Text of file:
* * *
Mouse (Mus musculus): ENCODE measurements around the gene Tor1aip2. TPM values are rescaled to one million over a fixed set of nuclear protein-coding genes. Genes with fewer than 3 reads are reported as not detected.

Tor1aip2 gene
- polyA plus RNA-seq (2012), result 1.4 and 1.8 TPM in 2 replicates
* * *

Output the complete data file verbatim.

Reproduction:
Mouse (Mus musculus): ENCODE measurements around the gene Tor1aip2. TPM values are rescaled to one million over a fixed set of nuclear protein-coding genes. Genes with fewer than 3 reads are reported as not detected.

Tor1aip2 gene
- polyA plus RNA-seq (2012), result 1.4 and 1.8 TPM in 2 replicates